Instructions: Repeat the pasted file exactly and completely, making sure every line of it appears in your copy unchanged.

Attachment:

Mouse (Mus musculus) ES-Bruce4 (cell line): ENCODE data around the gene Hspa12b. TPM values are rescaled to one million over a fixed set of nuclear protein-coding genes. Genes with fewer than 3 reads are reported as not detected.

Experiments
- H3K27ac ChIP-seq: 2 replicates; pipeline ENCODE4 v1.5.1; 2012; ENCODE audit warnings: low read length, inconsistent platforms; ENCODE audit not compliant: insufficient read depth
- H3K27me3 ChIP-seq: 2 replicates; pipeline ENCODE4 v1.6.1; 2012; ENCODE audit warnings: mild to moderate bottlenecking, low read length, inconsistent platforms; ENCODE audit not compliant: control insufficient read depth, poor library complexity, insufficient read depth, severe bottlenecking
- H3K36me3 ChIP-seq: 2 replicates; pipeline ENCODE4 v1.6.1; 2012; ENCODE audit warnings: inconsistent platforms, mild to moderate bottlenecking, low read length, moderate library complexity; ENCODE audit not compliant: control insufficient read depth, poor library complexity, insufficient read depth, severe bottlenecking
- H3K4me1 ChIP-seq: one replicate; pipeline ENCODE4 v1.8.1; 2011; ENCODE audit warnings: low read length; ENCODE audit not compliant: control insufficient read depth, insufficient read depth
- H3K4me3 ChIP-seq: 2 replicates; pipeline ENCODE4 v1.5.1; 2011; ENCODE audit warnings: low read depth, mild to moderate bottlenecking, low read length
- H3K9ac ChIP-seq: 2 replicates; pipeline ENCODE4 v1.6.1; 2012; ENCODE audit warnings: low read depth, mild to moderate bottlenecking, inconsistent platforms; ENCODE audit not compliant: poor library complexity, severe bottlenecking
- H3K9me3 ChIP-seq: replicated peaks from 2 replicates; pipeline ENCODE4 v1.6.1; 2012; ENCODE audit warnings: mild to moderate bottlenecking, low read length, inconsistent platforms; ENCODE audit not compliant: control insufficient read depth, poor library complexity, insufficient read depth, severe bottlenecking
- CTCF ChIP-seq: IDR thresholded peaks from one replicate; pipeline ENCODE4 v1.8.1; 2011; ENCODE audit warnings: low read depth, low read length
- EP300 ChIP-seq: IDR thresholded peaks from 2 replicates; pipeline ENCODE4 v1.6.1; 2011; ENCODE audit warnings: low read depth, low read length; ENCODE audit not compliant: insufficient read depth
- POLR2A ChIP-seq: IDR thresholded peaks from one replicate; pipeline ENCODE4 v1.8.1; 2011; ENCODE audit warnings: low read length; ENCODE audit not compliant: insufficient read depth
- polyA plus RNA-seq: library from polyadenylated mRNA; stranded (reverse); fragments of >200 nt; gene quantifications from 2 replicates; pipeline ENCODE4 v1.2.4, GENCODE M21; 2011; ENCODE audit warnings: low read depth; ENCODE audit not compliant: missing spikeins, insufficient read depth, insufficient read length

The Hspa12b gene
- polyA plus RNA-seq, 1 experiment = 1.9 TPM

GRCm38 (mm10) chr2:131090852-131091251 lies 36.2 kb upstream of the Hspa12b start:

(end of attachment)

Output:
Mouse (Mus musculus) ES-Bruce4 (cell line): ENCODE data around the gene Hspa12b. TPM values are rescaled to one million over a fixed set of nuclear protein-coding genes. Genes with fewer than 3 reads are reported as not detected.

Experiments
- H3K27ac ChIP-seq: 2 replicates; pipeline ENCODE4 v1.5.1; 2012; ENCODE audit warnings: low read length, inconsistent platforms; ENCODE audit not compliant: insufficient read depth
- H3K27me3 ChIP-seq: 2 replicates; pipeline ENCODE4 v1.6.1; 2012; ENCODE audit warnings: mild to moderate bottlenecking, low read length, inconsistent platforms; ENCODE audit not compliant: control insufficient read depth, poor library complexity, insufficient read depth, severe bottlenecking
- H3K36me3 ChIP-seq: 2 replicates; pipeline ENCODE4 v1.6.1; 2012; ENCODE audit warnings: inconsistent platforms, mild to moderate bottlenecking, low read length, moderate library complexity; ENCODE audit not compliant: control insufficient read depth, poor library complexity, insufficient read depth, severe bottlenecking
- H3K4me1 ChIP-seq: one replicate; pipeline ENCODE4 v1.8.1; 2011; ENCODE audit warnings: low read length; ENCODE audit not compliant: control insufficient read depth, insufficient read depth
- H3K4me3 ChIP-seq: 2 replicates; pipeline ENCODE4 v1.5.1; 2011; ENCODE audit warnings: low read depth, mild to moderate bottlenecking, low read length
- H3K9ac ChIP-seq: 2 replicates; pipeline ENCODE4 v1.6.1; 2012; ENCODE audit warnings: low read depth, mild to moderate bottlenecking, inconsistent platforms; ENCODE audit not compliant: poor library complexity, severe bottlenecking
- H3K9me3 ChIP-seq: replicated peaks from 2 replicates; pipeline ENCODE4 v1.6.1; 2012; ENCODE audit warnings: mild to moderate bottlenecking, low read length, inconsistent platforms; ENCODE audit not compliant: control insufficient read depth, poor library complexity, insufficient read depth, severe bottlenecking
- CTCF ChIP-seq: IDR thresholded peaks from one replicate; pipeline ENCODE4 v1.8.1; 2011; ENCODE audit warnings: low read depth, low read length
- EP300 ChIP-seq: IDR thresholded peaks from 2 replicates; pipeline ENCODE4 v1.6.1; 2011; ENCODE audit warnings: low read depth, low read length; ENCODE audit not compliant: insufficient read depth
- POLR2A ChIP-seq: IDR thresholded peaks from one replicate; pipeline ENCODE4 v1.8.1; 2011; ENCODE audit warnings: low read length; ENCODE audit not compliant: insufficient read depth
- polyA plus RNA-seq: library from polyadenylated mRNA; stranded (reverse); fragments of >200 nt; gene quantifications from 2 replicates; pipeline ENCODE4 v1.2.4, GENCODE M21; 2011; ENCODE audit warnings: low read depth; ENCODE audit not compliant: missing spikeins, insufficient read depth, insufficient read length

The Hspa12b gene
- polyA plus RNA-seq, 1 experiment = 1.9 TPM

GRCm38 (mm10) chr2:131090852-131091251 lies 36.2 kb upstream of the Hspa12b start: